It was her explanation, not her action itself, which led to Dr. Hawkins’ suspension from Wheaton College pending a review to determine if her words are compatible with the college’s evangelical Statement of Faith. Right now, the college administration believes that they are not. In their statement on the matter, Wheaton administrators insist:

The freedom to wear a head scarf as a gesture of care and compassion for individuals in Muslim or other religious communities that may face discrimination or persecution is afforded to Dr. Hawkins as a faculty member of Wheaton College. Yet her recently expressed views, including that Muslims and Christians worship the same God, appear to be in conflict with the College’s Statement of Faith.

There is so much to say that I don’t know where to begin. My proximity to Wheaton and my life in the community, my history with Islam and my love for Muslims, and my understanding of Christianity informed by mimetic theory, are all intertwined within my heart and mind in a network that is impossible to unravel.

I live down the street from Wheaton College. I love to hear the chapel bells ring from inside my house. I feel a great affinity for this community of Christians who are intentional about living their faith.

And living out the Christian faith is exactly what Dr. Hawkins is doing. I know the administration suspended her for her comments, not for wearing hijab, but suspending someone who embodies Christ — at Advent (a time when we are called to prepare for Christ) — speaks to a lack of a deep understanding of how Jesus interacted with those rejected by his religious community. Jesus, of course, was himself rejected by the religious community. At a time when the United States is waging war in 7 predominantly Muslim countries, when politicians and religious leaders are not only stirring up anti-Muslim rhetoric, but proposing oppressive anti-Muslim legislation, when religious leaders are calling people to arms to “end Muslims” (an injunction which Wheaton students courageously denounced), when presidential candidates tout their leadership by noting their ability to kill Muslim children by the thousands abroad (to protect our nation, of course!), Muslims here are experiencing real violence: threats, harassment, abuse and attacks. Standing with them by wearing hijab is a risk that puts one in the position of Christ, who was himself an outsider and who was himself cast out. Putting one’s own self at risk to stand with those who are persecuted is what embodying Christ means. It is much more than a “gesture of care and compassion.” This is the context that must be understood in regard to Dr. Hawkins’ actions.

In light of the profound depths of that truth — that Dr. Hawkins was living out her Christian vocation to embody Christ – her suspension takes on a dimension of adherence to “the letter that kills” rather than the Spirit that gives life.

Nevertheless, I understand, intimately, Wheaton College’s reluctance to concede that Christians and Muslims worship the same God. I have wrestled with this question from multiple angles. My history with Islam has been made public here. And I must admit that both when I converted to Islam and when I reaffirmed Christianity, I was chiefly concerned with getting God “right.” Even as both of these faiths have been simultaneously dear to my heart, I have struggled with deep questions and wondered how to be true to the revelation of God’s fullness in Jesus Christ while also affirming that Muslims, who deny the Incarnation, worship the same God. It is not an easy matter. While I believe whole-heartedly that the One God loves, guides, and hears the prayers of all worshippers, I understand the desire to affirm the uniqueness of Jesus as more than a prophet – as the full embodiment of God, the “structuring principle of reality” (as Michael Hardin so aptly defines the “Word” of God).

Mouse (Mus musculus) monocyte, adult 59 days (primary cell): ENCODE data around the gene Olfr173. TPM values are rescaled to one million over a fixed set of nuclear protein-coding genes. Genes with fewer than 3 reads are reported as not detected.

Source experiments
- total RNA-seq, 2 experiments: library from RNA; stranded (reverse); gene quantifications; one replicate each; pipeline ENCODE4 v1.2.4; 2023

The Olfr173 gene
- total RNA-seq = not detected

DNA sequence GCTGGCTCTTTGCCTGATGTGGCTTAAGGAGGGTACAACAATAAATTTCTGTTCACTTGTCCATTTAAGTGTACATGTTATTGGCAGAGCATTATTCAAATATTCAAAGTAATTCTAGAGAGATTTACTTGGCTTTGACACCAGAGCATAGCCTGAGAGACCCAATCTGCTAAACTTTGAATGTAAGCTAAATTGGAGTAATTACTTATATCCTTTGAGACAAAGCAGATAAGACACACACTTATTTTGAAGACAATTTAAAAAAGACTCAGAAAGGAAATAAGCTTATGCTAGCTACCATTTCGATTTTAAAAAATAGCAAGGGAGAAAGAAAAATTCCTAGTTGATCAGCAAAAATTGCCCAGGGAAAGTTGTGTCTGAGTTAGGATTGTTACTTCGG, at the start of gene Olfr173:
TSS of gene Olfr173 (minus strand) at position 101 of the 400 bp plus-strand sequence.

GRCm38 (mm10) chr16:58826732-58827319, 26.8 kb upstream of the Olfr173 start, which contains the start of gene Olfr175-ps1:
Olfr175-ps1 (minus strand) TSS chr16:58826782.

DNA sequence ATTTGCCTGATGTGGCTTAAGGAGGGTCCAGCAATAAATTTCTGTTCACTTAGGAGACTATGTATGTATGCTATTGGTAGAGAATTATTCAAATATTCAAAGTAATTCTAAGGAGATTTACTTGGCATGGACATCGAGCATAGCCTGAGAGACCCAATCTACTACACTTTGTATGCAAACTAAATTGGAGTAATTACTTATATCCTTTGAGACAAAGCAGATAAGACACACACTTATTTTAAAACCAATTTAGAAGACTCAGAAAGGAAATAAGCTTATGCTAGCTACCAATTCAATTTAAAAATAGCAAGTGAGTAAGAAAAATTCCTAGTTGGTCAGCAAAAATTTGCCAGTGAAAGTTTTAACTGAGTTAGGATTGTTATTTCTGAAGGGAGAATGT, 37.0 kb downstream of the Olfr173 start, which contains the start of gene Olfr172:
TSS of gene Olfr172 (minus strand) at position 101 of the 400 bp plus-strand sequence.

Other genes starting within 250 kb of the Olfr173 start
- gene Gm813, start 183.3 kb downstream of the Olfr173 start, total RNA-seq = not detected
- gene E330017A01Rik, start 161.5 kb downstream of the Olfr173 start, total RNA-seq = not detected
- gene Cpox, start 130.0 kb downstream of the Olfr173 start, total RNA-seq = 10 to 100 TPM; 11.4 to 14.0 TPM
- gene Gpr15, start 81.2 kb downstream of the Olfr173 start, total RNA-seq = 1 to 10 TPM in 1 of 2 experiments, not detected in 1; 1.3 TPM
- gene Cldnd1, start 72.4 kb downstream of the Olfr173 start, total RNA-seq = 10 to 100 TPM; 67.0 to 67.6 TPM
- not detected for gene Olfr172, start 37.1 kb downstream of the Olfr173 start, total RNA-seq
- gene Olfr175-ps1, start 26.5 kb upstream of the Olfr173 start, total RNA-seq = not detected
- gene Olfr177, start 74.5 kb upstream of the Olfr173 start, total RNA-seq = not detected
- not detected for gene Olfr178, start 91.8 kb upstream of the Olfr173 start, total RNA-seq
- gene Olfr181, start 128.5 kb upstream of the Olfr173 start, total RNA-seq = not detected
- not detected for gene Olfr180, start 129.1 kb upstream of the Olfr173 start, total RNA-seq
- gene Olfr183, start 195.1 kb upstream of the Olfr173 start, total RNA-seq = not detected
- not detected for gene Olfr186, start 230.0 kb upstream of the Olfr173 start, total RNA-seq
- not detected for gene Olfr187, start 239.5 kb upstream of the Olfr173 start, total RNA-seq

But as I continue to undergo repentance, to open my heart and mind to the love of God that is rebuilding humanity on a new foundation, a paradox I struggle to articulate becomes ever more clear to me. It is because, not in spite, of the Incarnation that I can know that Muslims and Christians worship the same true God when we affirm and embrace each other, and the same false god when we exclude and hate one another.

This is the truth that the Incarnation reveals: God is Love and Love itself is the language, the medium, the essence and content of worship. Muslims, Christians, Jews, atheists, agnostics, Hindus, Buddhists, people of all faiths and no faith at all, worship when they live in love that transcends boundaries, love that does not confine itself to family or faith or community but reaches out to embrace all. If worship can be defined as being in communion with God, and God is Love, then being “in love,” living into one’s place within Love in harmony with all of creation, is living in worship. One day worship and understanding will meet in full, when God’s kingdom is realized on earth as in heaven. Until then, all religions reveal in part what we will one day know fully, but also obscure the truth with false human understanding. Repentance, turning from the false human understanding of God – with all the violence, exclusion and victimization that comes with it – to the truth of God’s love and letting that truth restructure ourselves and our world, is our mission until we all embody our destiny as image-bearers of God.